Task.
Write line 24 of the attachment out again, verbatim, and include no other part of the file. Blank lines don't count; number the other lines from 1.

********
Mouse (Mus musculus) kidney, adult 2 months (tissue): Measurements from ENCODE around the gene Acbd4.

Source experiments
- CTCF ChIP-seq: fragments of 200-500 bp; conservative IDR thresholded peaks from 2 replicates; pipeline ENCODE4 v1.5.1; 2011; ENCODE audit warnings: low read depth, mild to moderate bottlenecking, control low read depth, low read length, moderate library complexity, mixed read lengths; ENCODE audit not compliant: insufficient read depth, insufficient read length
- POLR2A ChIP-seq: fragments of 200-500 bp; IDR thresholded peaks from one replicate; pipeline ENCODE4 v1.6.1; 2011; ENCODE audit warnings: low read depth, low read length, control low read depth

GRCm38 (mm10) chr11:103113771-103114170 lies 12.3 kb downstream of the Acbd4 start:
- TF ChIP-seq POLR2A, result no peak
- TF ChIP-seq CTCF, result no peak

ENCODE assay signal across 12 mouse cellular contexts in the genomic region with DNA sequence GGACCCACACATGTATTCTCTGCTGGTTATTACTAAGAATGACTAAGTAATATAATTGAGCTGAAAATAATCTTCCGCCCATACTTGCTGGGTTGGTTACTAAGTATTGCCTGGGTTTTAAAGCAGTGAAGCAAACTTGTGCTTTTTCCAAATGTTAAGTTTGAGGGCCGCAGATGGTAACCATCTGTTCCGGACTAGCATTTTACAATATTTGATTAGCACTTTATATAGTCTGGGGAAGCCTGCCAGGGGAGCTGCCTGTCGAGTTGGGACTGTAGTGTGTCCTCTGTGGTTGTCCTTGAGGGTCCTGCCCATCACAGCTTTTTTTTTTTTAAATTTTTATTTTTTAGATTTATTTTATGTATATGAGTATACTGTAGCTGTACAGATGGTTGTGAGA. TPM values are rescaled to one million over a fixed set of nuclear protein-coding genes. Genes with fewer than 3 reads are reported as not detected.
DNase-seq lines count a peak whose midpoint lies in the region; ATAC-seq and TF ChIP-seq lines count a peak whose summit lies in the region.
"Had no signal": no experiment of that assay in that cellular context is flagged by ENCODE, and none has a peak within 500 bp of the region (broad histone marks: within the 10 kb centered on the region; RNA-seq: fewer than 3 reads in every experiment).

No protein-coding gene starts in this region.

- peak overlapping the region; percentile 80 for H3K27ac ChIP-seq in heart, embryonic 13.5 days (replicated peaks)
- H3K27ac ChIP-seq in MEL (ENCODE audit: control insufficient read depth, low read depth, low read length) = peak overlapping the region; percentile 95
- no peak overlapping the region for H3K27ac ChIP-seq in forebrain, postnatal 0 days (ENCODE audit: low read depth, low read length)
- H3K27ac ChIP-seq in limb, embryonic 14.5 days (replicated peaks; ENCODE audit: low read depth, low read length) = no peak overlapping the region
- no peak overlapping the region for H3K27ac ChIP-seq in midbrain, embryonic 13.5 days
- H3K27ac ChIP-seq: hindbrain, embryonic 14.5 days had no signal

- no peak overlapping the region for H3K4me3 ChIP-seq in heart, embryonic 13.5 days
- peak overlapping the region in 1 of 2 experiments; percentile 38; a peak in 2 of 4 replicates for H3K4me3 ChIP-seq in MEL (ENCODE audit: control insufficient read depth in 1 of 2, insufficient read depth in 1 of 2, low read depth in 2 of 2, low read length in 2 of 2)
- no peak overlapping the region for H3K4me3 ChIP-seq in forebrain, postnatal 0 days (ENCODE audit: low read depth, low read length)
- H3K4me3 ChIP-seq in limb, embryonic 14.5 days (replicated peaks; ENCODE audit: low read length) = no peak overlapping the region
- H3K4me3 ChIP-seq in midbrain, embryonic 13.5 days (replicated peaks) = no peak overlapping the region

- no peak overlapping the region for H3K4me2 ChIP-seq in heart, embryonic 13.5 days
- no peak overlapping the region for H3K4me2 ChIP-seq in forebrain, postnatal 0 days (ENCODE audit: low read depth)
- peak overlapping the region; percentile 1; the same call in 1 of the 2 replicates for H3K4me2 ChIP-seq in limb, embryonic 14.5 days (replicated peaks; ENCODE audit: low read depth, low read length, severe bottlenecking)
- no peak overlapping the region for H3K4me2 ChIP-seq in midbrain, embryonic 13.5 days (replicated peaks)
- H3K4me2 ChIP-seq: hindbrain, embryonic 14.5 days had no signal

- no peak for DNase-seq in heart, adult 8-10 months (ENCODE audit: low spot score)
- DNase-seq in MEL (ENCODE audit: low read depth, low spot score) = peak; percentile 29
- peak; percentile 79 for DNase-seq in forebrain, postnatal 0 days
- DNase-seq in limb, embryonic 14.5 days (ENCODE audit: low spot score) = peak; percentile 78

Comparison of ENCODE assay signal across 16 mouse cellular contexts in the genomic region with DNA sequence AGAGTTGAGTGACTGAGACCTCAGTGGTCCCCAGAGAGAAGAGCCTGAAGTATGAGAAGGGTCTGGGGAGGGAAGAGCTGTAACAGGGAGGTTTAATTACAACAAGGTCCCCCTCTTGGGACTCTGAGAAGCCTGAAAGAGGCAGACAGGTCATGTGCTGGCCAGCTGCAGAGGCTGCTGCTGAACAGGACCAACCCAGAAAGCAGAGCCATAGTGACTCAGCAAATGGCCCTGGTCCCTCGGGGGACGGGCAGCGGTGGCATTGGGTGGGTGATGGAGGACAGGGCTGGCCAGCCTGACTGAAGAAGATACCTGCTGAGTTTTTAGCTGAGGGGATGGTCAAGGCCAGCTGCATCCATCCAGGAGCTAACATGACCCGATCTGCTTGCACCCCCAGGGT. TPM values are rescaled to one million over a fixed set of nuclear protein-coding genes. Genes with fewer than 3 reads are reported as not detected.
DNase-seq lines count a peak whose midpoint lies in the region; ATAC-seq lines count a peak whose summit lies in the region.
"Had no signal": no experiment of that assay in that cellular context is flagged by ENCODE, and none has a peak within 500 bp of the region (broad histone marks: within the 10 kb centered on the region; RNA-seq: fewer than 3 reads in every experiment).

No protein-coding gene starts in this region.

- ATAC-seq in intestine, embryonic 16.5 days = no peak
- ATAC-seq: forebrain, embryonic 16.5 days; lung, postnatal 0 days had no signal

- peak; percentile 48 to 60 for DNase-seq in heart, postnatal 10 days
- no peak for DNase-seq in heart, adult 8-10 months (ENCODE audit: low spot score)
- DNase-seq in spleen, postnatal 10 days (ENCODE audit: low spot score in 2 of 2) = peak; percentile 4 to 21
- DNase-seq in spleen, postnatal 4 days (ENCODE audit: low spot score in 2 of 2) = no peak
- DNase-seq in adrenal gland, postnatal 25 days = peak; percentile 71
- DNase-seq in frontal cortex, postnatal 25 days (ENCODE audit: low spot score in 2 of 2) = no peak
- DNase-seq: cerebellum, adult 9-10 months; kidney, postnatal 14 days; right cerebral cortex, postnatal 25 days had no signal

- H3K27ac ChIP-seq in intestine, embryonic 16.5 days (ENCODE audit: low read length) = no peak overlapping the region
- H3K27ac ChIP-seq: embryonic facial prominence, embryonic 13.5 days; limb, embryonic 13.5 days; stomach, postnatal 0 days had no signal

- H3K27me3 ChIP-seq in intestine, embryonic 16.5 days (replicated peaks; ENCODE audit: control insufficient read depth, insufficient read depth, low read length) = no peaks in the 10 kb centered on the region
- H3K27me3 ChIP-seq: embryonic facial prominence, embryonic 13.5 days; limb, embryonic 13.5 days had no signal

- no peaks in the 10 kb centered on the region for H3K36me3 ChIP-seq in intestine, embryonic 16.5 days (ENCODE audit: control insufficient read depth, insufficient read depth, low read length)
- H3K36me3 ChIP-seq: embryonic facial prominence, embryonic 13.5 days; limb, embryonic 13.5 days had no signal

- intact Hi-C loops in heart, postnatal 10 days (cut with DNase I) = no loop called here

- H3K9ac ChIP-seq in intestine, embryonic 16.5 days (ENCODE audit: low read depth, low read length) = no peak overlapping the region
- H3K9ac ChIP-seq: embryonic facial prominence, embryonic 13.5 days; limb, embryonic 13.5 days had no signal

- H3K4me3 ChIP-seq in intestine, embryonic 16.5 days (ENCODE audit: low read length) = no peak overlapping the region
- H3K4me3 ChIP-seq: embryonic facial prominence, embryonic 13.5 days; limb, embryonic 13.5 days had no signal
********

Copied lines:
- no peak overlapping the region for H3K4me2 ChIP-seq in forebrain, postnatal 0 days (ENCODE audit: low read depth)